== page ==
Earlier this year, the runes pointed to a much needed improvement in China. That’s a relief said the markets, which went out and bought.
Over the last couple of weeks things have not been looking quite so rosy on the other side of the Great Wall.
Take the latest GDP data. This was published today and showed that in Q1 of this year the Chinese economy grew by 7.7 per cent, compared to an expected growth rate of 8 per cent.
More to the point, Chinese GDP expanded by 7.8 per cent in Q4 of last year, so that is some recovery! If the data is right, China’s economy has actually seen deterioration.
China has more woes. There are signs that businesses in China are pulling back on investment. After all, China does have rather a lot of surplus infrastructure at the moment.
There have also been growing fears of a credit bubble in China.
It is quite worrying that despite a possible credit bubble, China’s GDP is still slowing. In 2012 China’s GDP expanded by 7.8 per cent, which was the lowest year on year rise since 1990.
A growth rate of 7.7 per cent may seem pretty good to Westerners – and indeed European countries can only dream of such expansion – but productivity rises in China are such that without what by western standards is impressive growth, Chinese unemployment will surge.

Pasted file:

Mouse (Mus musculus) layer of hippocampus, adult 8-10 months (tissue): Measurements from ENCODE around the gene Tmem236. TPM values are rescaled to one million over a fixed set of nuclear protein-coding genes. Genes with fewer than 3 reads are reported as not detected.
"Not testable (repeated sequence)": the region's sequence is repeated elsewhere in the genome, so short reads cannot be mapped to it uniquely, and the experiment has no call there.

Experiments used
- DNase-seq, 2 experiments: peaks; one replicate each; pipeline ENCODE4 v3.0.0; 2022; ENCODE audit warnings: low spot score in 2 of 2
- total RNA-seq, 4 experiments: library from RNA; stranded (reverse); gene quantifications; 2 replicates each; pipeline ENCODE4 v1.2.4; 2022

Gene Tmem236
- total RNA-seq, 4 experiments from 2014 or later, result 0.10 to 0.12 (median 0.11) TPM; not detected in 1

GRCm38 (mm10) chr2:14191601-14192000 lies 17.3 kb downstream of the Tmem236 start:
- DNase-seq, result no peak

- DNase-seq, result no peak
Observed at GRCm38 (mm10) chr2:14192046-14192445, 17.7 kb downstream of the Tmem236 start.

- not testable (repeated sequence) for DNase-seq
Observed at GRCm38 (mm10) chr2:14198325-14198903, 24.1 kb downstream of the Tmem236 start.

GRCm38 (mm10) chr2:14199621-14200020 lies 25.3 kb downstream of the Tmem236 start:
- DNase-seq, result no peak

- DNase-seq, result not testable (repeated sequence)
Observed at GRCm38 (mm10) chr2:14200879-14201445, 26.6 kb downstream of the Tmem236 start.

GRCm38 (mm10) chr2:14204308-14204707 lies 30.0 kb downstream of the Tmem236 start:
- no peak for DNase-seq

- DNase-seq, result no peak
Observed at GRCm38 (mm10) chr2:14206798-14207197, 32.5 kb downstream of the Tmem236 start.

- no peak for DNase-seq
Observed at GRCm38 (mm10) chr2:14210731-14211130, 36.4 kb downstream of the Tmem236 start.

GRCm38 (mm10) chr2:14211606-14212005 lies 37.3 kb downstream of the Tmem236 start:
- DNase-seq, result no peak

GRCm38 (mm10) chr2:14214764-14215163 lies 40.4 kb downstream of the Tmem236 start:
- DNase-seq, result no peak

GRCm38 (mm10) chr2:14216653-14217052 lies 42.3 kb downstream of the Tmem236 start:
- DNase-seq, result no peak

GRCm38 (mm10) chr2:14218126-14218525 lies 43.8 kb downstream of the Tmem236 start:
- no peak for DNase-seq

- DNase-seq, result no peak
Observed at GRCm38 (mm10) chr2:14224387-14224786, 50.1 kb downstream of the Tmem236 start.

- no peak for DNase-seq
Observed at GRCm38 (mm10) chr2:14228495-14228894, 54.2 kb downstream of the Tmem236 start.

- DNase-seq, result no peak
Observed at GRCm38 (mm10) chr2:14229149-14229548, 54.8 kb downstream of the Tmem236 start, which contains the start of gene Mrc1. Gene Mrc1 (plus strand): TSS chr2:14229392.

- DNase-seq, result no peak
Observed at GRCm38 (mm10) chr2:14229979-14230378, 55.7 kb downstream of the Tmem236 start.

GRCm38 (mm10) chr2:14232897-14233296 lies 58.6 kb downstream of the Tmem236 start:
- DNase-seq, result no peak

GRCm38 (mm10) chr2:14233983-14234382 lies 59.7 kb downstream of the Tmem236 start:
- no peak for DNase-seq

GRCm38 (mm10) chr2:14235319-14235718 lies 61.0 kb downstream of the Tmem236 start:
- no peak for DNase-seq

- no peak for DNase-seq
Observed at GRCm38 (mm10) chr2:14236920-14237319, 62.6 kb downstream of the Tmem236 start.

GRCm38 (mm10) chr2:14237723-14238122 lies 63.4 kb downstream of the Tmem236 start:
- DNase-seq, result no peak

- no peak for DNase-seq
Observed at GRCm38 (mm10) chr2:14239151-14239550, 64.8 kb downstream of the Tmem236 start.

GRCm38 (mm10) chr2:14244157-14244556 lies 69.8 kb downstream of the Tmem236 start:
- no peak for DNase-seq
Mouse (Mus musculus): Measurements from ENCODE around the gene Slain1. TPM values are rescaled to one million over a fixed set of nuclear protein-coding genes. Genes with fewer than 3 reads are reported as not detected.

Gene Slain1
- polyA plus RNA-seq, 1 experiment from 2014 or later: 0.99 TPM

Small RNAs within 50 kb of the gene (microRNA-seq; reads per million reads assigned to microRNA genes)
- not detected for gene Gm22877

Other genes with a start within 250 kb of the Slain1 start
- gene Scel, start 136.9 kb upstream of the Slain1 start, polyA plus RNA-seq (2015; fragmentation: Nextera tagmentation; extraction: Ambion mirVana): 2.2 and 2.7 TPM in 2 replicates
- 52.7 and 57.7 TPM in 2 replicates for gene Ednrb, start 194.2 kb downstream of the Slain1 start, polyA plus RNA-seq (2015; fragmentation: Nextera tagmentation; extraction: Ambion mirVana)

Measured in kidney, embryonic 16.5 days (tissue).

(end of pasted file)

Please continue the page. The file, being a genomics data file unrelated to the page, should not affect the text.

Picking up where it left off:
The solution for China lies in trying to ensure more of China’s GDP trickles down into wage packets, and that consumer spending rises as a result. China’s government knows this, but knowing and making it happen are two quite different things.
We may think of China’s government as being all powerful, but in reality it is struggling to ensure the Chinese economy adjusts in the way it wants it to.
Meanwhile, in India, industrial production rose 0.6 per cent year on year in February, which was better than expected. It’s encouraging, but as Capital Economics pointed out on Friday, infrastructure activity weakened unexpectedly in February, and recent data shows that the auto sector remains in a funk, and the upturn in capital goods production looks unsustainable.
Aninda Mitra, India Economist at Capital Economics, said: “We would become more convinced about a sustained revival of investment and GDP growth only if both capital goods production and the infrastructure components of IP began growing together. This highlights once again the importance of speeding up approvals of infrastructure projects, and ensuring adequate power production by resolving power tariff disputes, and speeding up environmental clearances which are hobbling domestic coal supplies.”
© Investment & Business News 2013